- Johan Bouvin
- April 28, 2020 | 6 min
Why eye tracking will be standard on all VR headsets
Since the start of the digital revolution, new technologies have continually replaced physical objects with software services, progressively virtualizing how people communicate. Airmail has transformed into instant messaging, newspapers into websites, and face-to-face meetings are being replaced by online hangouts, telepresence, and VR.
The more we virtualize, the easier it becomes for people to collaborate remotely across time zones and distance. In this post, I take a look at the impact of virtualization on remote collaboration, which has become more intuitive and accessible over time, and why application developers are building for eye tracking.
A few years ago, I was helping my parents clear out their attic. Amid the memories and dust bunnies, I found a stack of cassette tapes dating back to the 1970s. What I had uncovered was the correspondence between my parents and my grandmother. At the time, they lived on separate continents and communicated with what they refer to as tape mail. It was their unique means of keeping in touch in a way they felt was more profound, more meaningful than written letters.
During this era of Woodstock and the first oil crisis, the cost of a New-York-to-London round-trip would be today’s equivalent of about four thousand US dollars. Handwritten or typed memos were the primary form of business communication. My parents’ innovation made voice communication affordable at a time when the sound quality of long-distance telephony was poor. Calls needed to be planned, they were costly, and conversations limited to gathering the latest news.
The past few months have reminded us all of the human need for personal connections — a need reflected by the dramatic increase in remote VR collaboration. In March 2020, VR Chat usage was up by 48% compared with the same period in 2019. Steam noted similar increases with AltspaceVR up by 13%. For me, these figures illustrate the potential of VR and how it can bring people together in a way that strengthens relationships.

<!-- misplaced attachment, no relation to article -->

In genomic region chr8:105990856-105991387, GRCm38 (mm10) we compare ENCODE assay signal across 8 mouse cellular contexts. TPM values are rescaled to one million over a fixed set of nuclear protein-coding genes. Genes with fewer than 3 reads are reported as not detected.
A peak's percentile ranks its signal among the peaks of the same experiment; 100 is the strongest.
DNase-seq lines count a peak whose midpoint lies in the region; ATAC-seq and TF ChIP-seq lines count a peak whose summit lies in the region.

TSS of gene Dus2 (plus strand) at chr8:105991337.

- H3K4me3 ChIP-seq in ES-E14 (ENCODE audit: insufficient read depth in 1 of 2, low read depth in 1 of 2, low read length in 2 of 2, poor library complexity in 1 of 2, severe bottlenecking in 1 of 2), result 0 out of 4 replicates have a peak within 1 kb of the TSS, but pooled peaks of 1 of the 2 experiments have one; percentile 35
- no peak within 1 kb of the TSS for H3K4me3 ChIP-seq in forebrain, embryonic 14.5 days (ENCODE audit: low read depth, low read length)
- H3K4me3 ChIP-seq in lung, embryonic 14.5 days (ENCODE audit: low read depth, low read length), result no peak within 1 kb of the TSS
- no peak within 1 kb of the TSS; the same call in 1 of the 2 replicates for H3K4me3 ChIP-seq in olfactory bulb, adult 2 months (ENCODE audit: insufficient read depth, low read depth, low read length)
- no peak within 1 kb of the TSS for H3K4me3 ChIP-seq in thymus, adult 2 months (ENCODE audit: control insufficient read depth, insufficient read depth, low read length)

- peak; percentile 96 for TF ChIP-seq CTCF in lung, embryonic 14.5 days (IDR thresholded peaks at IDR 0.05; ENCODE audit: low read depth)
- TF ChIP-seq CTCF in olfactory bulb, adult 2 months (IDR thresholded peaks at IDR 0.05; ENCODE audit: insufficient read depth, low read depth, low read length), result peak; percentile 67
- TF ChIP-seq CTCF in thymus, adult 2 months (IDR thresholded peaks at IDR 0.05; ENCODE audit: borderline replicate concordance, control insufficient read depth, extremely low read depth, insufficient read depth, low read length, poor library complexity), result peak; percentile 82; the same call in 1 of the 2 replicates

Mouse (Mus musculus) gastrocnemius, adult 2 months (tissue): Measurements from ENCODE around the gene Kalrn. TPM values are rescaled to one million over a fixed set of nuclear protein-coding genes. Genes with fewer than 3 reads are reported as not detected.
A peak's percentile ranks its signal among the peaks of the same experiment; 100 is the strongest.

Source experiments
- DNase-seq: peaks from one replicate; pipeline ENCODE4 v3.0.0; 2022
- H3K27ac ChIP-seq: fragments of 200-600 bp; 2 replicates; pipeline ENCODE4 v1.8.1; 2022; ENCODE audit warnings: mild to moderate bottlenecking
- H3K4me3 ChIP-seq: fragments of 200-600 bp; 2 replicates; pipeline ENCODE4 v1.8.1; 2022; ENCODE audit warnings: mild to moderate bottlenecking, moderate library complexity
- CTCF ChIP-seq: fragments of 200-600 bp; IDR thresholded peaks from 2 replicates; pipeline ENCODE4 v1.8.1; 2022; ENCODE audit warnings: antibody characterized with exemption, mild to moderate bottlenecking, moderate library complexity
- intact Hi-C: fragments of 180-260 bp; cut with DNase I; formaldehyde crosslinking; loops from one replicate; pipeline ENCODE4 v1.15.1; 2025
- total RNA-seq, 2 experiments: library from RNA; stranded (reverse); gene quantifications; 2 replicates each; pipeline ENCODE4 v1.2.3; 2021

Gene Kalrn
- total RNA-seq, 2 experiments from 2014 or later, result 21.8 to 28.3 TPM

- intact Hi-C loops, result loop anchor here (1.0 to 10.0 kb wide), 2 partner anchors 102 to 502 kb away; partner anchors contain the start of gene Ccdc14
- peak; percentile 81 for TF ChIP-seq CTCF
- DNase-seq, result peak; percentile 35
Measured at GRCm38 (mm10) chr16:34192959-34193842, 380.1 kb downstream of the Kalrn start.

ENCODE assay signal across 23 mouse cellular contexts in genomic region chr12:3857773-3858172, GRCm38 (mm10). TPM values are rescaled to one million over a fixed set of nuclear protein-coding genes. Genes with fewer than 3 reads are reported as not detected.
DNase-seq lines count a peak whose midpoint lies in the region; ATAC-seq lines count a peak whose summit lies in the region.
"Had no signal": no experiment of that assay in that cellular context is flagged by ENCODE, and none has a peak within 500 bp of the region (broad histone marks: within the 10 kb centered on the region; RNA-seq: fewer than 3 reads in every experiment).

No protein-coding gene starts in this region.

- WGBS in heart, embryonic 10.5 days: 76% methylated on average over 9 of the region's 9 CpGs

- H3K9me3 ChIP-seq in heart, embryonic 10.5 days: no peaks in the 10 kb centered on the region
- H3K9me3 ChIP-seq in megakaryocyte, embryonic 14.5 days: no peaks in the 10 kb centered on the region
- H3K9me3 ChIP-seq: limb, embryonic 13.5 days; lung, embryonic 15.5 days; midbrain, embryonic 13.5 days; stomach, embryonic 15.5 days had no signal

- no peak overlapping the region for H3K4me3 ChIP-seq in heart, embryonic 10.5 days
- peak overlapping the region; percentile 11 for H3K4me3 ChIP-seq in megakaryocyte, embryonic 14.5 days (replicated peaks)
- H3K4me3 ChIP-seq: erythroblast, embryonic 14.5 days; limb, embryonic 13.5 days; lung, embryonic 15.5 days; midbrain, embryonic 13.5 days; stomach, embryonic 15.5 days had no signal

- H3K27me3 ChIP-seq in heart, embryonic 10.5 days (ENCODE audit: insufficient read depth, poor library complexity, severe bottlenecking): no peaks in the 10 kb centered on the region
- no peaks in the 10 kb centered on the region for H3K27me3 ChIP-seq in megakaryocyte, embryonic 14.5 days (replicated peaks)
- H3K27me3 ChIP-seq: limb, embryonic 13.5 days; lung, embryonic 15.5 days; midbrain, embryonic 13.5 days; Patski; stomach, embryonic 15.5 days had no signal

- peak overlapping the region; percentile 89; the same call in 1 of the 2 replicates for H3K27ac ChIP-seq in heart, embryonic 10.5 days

Today, in what seems to be an ongoing family tradition, my kids and their grandparents also live on two separate continents. Usually, we get together once a week on a video call, during social distancing times, it has become a daily event. The availability of limitless voice and video, multiple devices, and robust network connections allow us to have fun together — to communicate naturally.
And while I am grateful to have a job and the technology that supports business as almost usual, I cannot help but wish that next-gen VR headsets and applications were already mainstream. It would help my kids to learn in an interactive way that ensures they retain information. And for me, I could hold meetings and collaborate remotely with the additional creativity and freedom promised by widespread VR.
The virtual war room
Right now, I’m about to start up a new project. A few years ago, we would have customized a war room at the office, a place for the team to get together, to be creative, discuss, test, and refine. Today, just like many other modern enterprises, the experts in my team are spread across time zones. Collaboration requires patience and creativity. VR frees us from the conventions and limitations of physical spaces, distance, and time. In our VR war room, we can bring all the tools we need, presentations, videos, live content, the most recent 3D model of our product, the event booth for CES next year, and our new design ideas.